Lastly, while the intent behind payer-to-payer data exchange would have been just as impactful and useful to the healthcare ecosystem as the other regulations, the CMS got walloped by the industry for not actually being prescriptive on how to accomplish that goal. In particular:
Transport - The CMS didn’t say how payers should send the data. It did not specify whether the transactions should be peer-to-peer or mediated by a patient (see some vigorous debate from early 2021 on the topic here).
Content Format - The CMS thought that it would ease implementation if the payers could just send the data in the original format they received or stored it.
Thus, in the CMS’s own words:
In the CMS Interoperability and Patient Access final rule, CMS did not require a specific mechanism for the payer-to-payer data exchange. Rather, CMS required impacted payers to receive data in whatever format it was sent and send data in the form and format it was received, which ultimately complicated implementation by requiring payers to accept data in different formats.
Since the rule was finalized in May 2020, multiple impacted payers have indicated to CMS that the lack of technical specifications for the payer-to-payer data exchange requirement is creating challenges for implementation, which may lead to differences in implementation across industry, poor data quality, operational challenges, and increased administrative burden. Differences in implementation approaches may create gaps in patient health information that conflict directly with the intended goal of interoperable payer-to-payer data exchange.
After listening to stakeholder concerns about implementing the payer-to-payer data exchange requirement and considering the potential for negative outcomes that impede, rather than support, interoperable payer-to-payer data exchange, CMS is exercising enforcement discretion to delay the payer-to-payer data exchange requirement until future rule-making is finalized.
So in 2022, will future rule-making be finalized? This author thinks and hopes so. My guess is that the future rule explicitly defines the data set and format to be exchanged as Common Payer Consumer Data Set (CPCDS) to align with Patient Access APIs (although there is some debate whether that’s appropriate) and the interactions as a subset of the DaVinci Payer Data Exchange (PDex) Implementation Guide.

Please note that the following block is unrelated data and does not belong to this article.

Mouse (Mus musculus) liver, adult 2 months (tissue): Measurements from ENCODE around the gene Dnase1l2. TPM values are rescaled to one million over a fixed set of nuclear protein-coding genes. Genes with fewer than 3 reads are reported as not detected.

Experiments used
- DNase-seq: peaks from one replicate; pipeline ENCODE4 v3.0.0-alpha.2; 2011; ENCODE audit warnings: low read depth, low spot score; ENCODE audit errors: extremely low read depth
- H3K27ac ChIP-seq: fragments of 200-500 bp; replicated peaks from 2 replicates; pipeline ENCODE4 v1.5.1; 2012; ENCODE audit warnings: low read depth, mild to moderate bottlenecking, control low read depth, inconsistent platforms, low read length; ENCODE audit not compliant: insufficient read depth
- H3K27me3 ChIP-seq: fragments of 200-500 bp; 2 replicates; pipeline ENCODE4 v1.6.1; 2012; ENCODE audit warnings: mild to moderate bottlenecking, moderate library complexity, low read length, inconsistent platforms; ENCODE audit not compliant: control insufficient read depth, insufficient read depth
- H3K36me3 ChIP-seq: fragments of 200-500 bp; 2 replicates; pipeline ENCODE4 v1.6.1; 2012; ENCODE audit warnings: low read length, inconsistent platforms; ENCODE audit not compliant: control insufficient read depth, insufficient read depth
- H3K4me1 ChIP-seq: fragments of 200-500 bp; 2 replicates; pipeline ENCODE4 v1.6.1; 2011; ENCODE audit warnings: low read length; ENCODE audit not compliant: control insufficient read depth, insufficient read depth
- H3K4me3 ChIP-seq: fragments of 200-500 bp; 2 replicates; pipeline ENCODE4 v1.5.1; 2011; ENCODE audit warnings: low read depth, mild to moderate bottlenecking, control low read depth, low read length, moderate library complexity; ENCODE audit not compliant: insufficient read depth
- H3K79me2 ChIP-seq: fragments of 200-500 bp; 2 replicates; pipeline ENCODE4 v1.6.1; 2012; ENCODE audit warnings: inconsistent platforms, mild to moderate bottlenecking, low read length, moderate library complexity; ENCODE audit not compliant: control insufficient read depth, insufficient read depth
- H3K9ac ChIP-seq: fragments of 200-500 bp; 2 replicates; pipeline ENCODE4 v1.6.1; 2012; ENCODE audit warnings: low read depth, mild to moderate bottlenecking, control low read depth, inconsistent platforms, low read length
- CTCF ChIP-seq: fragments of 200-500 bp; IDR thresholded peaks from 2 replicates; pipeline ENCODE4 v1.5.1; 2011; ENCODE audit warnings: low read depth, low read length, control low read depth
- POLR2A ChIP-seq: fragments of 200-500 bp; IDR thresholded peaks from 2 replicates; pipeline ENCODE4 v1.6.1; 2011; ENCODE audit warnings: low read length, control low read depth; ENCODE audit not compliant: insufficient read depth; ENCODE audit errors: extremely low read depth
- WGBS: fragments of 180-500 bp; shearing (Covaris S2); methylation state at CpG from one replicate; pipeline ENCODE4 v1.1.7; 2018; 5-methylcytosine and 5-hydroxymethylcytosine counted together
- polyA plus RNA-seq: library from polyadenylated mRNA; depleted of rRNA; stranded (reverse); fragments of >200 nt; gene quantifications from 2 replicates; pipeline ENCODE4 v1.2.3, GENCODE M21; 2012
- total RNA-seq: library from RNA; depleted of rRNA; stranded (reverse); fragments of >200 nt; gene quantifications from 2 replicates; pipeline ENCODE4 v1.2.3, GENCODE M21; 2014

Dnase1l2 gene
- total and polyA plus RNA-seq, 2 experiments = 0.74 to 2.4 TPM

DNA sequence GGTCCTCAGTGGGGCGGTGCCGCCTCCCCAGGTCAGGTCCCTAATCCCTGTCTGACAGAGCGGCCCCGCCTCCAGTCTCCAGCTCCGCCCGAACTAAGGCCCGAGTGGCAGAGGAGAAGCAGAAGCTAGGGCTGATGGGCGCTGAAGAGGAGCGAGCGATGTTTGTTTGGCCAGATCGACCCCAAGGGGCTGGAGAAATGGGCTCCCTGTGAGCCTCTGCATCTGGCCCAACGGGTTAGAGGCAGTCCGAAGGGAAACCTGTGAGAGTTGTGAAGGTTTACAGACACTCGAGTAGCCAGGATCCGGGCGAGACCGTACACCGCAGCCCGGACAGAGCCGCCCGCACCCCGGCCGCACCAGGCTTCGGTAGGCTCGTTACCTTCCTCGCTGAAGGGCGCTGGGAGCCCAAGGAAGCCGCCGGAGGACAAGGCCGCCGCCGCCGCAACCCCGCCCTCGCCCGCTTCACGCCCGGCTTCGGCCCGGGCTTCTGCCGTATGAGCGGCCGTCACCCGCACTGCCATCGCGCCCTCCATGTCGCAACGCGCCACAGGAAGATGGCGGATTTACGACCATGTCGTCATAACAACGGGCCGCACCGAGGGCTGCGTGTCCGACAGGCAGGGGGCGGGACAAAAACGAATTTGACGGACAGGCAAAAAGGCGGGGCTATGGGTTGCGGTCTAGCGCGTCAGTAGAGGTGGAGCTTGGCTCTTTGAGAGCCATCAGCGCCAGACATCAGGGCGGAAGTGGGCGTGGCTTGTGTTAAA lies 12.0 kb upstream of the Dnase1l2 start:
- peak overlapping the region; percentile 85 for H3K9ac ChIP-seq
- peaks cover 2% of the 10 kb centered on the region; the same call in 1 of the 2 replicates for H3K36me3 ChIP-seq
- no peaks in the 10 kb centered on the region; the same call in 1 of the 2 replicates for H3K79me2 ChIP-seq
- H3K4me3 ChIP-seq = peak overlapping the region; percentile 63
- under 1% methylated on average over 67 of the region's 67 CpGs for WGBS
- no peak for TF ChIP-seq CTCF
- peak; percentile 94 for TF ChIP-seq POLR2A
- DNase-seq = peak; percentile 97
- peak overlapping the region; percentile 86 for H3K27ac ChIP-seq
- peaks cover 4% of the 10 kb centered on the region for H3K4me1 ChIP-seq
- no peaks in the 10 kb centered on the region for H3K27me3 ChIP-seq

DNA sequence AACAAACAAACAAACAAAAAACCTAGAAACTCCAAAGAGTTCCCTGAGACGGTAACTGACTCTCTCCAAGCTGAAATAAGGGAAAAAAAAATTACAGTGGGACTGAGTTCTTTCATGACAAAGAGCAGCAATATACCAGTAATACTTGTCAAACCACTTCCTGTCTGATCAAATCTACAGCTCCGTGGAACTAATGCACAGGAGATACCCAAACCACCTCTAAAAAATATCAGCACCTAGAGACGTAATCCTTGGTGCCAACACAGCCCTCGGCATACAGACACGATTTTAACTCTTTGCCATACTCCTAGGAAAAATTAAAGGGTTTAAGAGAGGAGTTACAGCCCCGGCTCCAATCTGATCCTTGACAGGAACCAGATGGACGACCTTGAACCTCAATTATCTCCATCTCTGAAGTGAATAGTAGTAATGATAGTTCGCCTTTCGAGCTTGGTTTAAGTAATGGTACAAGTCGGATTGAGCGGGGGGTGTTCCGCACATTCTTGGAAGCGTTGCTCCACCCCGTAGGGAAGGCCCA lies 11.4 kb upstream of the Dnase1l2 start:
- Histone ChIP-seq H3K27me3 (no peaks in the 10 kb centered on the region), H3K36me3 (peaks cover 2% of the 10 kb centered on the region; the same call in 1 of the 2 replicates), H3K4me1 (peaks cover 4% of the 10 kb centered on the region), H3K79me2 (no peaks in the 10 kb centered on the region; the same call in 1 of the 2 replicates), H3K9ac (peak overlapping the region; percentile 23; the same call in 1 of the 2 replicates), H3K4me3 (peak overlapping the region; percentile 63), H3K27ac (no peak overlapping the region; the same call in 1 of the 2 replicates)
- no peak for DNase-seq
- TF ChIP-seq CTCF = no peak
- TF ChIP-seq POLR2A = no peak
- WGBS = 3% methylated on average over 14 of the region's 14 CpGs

In any case, most of the Patient Access Rule, aside from Patient Access APIs, should stand as a lesson learned for the CMS (and other agencies) to lean into prescriptive regulation for greater success.
As an aside: the requirements above only apply to a subset of payers with clear CMS authority - Medicare Advantage organizations, state Medicaid and CHIP FFS programs, Medicaid managed care plans, CHIP managed care entities, and QHP issuers on the FFEs. Commercial insurance plans are therefore exempt, so while this rule empowers patients, it’s interesting to think what the central overlap is in the Venn diagram of “users tech-savvy enough to use a third party application to aggregate payer data” and “members of an insurance plan that is CMS regulated”. I’d love to see ONC and CMS somehow find the authority to push this to apply to all payers in 2022.
CMS Prior Auth Proposed Rule
Prior authorization sucks. In order to control costs and direct members to effective care, insurance carriers gate access to different medications and procedures behind an approval process. Described by Olivia succinctly as the banality of evil, it’s an administrative process that somehow manages to both erode the payer-provider relationship while simultaneously worsening the member experience. As the CMS puts it:
…stakeholders have stated that diverse payer policies, provider workflow challenges, and technical barriers have created an environment in which the prior authorization process is a primary source of burden for both providers and payers, a major source of burnout for providers, and a health risk for patients when it causes their care to be delayed.
Although standards have existed practically since the dawn of time, it’s still an overwhelming analog, paper-based process. Per the data: